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Buddy DeFranco RIP

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Just heard via Terry Gibbs's Facebook page that Buddy passed last night.

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Love the Buddy albums with Sonny Clark.

R.I.P.

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Buddy and Sonny were great. Thanks Buddy. RIP.

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I first heard him live in the late 70s. Several times since. Pretty much kept the clarinet for me until a new generation came along.

And Buddy, sorry if I inadvertently stirred some bad memories of the Basie sextet.

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My memory may have scrambled this up a bit (perhaps Chuck Nessa can straighten it out, if needed), but when DeFranco last performed at the Chicago Jazz Festival a few years ago he played a beautiful version of "Memories of You," which led Muhal Richard Abrams to say (either within my range or that of someone else who later mentioned it to me) that it was the best solo on that piece that he had ever heard.

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RIP. Glad he had a wonderful productive life. Those sides with Sonny Clark are great.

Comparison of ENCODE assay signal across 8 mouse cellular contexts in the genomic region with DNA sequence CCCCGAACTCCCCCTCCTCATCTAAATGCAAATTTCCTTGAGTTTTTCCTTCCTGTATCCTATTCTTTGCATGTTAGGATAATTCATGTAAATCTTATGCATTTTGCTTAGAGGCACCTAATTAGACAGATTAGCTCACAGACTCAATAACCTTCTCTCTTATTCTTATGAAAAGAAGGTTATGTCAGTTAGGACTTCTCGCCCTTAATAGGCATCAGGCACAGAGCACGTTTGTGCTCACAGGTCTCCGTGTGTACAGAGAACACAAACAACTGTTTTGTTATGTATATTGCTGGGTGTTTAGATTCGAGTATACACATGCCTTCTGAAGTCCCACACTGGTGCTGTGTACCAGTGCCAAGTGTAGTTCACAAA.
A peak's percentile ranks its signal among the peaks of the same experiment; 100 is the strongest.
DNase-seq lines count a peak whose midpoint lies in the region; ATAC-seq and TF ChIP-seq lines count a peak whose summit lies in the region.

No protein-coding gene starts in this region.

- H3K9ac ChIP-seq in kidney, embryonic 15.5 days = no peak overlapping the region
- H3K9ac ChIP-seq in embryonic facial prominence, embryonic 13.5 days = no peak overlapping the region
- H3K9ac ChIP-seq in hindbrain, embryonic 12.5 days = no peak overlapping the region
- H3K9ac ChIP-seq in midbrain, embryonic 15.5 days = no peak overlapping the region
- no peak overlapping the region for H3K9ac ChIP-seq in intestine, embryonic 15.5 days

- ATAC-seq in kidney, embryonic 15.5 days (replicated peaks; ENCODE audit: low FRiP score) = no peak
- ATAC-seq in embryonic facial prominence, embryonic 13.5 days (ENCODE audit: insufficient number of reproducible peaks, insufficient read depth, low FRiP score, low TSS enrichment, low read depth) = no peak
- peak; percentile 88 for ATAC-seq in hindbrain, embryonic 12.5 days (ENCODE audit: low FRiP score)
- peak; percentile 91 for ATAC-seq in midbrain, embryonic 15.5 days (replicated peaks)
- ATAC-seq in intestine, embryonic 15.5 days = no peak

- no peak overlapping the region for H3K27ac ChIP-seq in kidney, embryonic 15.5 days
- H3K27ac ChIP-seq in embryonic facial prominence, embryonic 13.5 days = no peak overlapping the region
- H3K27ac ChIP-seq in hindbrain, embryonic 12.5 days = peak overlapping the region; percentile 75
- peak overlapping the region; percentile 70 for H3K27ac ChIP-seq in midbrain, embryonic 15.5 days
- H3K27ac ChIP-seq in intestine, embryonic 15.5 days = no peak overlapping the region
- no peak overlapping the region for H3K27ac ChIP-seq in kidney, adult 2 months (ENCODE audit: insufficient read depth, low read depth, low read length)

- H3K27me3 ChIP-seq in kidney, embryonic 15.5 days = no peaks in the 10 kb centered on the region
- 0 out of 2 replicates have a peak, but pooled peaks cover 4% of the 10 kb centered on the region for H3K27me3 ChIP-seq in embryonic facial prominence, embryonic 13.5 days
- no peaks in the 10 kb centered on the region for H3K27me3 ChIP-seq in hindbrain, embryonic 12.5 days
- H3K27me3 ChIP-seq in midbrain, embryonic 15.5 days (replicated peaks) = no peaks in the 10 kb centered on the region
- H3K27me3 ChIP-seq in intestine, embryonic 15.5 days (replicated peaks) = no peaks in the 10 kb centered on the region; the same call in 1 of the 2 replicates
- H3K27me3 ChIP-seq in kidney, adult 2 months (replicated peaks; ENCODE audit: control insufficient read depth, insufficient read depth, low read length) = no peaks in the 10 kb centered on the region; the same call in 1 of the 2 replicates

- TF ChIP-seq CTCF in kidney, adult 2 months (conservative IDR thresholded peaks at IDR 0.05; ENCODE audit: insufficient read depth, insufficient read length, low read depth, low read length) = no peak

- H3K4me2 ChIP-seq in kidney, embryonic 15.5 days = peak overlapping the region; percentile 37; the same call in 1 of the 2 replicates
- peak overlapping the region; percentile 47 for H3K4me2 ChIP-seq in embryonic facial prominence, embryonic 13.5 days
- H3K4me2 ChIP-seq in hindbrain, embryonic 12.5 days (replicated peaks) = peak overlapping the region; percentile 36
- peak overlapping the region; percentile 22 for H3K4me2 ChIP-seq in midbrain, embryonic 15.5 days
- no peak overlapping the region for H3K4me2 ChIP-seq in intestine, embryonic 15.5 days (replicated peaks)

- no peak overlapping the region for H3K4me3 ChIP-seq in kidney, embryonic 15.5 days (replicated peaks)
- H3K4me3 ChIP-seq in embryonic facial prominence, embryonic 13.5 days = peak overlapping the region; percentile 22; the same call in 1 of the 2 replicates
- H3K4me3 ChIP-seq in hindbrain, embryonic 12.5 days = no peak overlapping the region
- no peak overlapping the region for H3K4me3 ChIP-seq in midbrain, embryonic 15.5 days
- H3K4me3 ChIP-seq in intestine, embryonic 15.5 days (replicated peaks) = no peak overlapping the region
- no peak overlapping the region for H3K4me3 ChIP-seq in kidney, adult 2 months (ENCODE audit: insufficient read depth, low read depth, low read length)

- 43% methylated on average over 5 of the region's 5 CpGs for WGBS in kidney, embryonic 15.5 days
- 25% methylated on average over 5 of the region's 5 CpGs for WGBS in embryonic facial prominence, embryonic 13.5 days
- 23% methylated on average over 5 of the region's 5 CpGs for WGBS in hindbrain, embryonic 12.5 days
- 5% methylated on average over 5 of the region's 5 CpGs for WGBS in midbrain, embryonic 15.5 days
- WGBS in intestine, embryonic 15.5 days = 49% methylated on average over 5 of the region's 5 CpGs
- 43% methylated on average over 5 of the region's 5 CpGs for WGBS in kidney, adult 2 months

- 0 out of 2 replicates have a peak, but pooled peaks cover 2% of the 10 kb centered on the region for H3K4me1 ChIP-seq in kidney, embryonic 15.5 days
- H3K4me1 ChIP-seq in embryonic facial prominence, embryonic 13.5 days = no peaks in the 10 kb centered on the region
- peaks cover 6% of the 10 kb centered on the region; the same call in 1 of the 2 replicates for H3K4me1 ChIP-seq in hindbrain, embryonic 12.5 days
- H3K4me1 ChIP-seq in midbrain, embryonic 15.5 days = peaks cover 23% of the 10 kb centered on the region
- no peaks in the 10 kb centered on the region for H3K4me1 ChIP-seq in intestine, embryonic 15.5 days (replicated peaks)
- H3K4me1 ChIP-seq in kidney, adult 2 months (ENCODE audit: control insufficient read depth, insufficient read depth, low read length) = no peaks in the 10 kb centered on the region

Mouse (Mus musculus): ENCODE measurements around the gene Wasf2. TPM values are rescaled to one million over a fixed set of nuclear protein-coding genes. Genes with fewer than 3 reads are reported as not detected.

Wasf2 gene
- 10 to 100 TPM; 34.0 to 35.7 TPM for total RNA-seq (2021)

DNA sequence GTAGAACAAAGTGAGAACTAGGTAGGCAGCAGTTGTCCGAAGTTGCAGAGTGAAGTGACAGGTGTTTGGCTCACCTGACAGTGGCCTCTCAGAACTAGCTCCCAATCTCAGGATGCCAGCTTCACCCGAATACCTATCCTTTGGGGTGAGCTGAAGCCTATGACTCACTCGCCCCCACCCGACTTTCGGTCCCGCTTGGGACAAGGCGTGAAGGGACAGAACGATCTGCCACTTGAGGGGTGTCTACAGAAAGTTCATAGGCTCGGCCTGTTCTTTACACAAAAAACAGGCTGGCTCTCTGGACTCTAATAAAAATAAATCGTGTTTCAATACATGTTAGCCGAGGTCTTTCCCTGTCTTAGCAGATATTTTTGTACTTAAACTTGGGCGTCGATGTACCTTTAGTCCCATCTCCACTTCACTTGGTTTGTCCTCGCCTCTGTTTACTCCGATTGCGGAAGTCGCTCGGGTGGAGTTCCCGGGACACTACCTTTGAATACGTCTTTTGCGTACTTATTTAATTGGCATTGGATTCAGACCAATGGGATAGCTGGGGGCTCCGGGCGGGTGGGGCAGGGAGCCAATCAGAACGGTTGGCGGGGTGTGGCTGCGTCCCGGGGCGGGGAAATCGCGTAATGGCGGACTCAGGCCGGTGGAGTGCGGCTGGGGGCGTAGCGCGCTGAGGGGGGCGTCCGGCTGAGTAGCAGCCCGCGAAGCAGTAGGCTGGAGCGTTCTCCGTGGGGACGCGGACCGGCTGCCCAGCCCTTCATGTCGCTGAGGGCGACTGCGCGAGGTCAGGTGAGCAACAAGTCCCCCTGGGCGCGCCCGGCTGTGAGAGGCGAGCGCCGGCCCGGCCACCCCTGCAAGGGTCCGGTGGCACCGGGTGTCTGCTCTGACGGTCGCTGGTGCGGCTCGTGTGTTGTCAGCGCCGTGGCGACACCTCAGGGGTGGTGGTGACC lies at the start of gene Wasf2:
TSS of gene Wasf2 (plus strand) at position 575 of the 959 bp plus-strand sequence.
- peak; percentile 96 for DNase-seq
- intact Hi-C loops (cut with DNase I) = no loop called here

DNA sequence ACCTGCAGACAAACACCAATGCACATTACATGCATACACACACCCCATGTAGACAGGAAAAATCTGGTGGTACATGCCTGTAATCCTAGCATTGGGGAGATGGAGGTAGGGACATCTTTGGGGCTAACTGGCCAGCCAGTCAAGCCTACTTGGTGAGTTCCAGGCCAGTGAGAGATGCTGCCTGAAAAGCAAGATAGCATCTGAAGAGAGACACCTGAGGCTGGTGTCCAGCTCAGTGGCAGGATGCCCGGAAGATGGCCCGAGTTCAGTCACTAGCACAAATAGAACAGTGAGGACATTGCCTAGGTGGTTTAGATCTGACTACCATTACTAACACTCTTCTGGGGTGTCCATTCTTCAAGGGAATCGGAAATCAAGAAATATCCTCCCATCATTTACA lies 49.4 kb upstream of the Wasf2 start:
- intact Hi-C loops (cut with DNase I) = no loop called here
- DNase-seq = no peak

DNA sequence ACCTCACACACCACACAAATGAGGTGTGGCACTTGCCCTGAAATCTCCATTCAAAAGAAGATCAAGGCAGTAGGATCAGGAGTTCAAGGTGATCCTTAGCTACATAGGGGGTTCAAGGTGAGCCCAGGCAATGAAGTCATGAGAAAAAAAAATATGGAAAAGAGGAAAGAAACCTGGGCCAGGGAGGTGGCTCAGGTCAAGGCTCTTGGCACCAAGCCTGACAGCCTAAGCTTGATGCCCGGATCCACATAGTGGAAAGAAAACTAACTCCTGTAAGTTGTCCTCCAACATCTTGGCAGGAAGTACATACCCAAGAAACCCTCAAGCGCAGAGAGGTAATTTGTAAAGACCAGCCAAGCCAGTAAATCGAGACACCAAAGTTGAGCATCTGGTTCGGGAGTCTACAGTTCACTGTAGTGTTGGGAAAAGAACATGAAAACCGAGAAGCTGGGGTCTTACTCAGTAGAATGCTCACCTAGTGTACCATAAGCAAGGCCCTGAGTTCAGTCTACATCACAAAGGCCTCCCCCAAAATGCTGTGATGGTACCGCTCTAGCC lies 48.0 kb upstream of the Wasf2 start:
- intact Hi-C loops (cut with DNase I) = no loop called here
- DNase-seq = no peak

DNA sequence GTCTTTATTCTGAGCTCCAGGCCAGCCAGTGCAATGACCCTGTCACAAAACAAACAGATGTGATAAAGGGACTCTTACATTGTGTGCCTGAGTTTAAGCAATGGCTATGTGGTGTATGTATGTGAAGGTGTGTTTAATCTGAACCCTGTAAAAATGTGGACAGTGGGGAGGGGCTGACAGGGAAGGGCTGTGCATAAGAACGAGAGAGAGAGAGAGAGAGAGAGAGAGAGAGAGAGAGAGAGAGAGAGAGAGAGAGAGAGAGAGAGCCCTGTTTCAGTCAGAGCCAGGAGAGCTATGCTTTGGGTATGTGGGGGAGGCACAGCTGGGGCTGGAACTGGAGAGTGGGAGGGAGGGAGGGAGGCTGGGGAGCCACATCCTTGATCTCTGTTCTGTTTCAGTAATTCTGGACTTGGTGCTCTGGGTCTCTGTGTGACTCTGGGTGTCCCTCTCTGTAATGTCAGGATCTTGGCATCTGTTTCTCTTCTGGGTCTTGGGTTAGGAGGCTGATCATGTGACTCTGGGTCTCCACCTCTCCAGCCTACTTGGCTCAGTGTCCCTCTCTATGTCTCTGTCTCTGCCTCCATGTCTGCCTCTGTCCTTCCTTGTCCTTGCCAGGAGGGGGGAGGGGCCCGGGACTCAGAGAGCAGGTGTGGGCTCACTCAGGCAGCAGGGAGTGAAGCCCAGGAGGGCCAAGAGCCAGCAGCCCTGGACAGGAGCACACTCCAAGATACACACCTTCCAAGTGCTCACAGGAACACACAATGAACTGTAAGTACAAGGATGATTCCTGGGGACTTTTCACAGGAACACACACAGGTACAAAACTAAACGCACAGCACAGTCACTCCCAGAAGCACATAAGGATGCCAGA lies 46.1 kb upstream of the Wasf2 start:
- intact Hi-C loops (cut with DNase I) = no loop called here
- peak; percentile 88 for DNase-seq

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A fairly lonely voice for a long time playing modern jazz on the licorice stick. I always enjoyed his work. He will be much missed.

gregmo

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Another of the greats has passed. RIP, Buddy.

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Sad news to wake up to seven time zones from home.

I had the pleasure of seeing Buddy several times over the years beginning in the late 1970s. He never failed to impress.

I also remember him playing "Memories of You" (which Larry mentioned) as well as some other lesser known tunes that he liked, such as "This is All I Ask" and "Moon Song."

I had the opportunity to interview him in the mid to late 1980s and asked him if there was some particular project that he wanted to pursue and he mentioned wanting to record some big band charts by Rob Pronk. Thankfully, that came to fruition with some memorable results.

Many years ago Buddy opened the Regattabar (which still operates) in Cambridge, Massachusetts. He announced and started to play one of the etudes that he had recorded with Jim Gillis. About thirty seconds into the tune, a fire alarm went off and the room was cleared. When everyone returned, the group played something else. I never heard him play any of the etudes live thereafter.

A few favorites that come to mind after the obvious fine series of work that he did for Norman Granz on various labels including his recording with Art Tatum include: the duo album with Dave McKenna, the album of etudes with Jim Gillis, the two albums that were released on Pablo (a later Granz connection, although I think they were recorded privately), and one on Progressive.

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Sad news. RIP.

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We can be thankful that Buddy had such a lengthy and prolific career. He was a phenomenal musician. Glad I got to see him several times.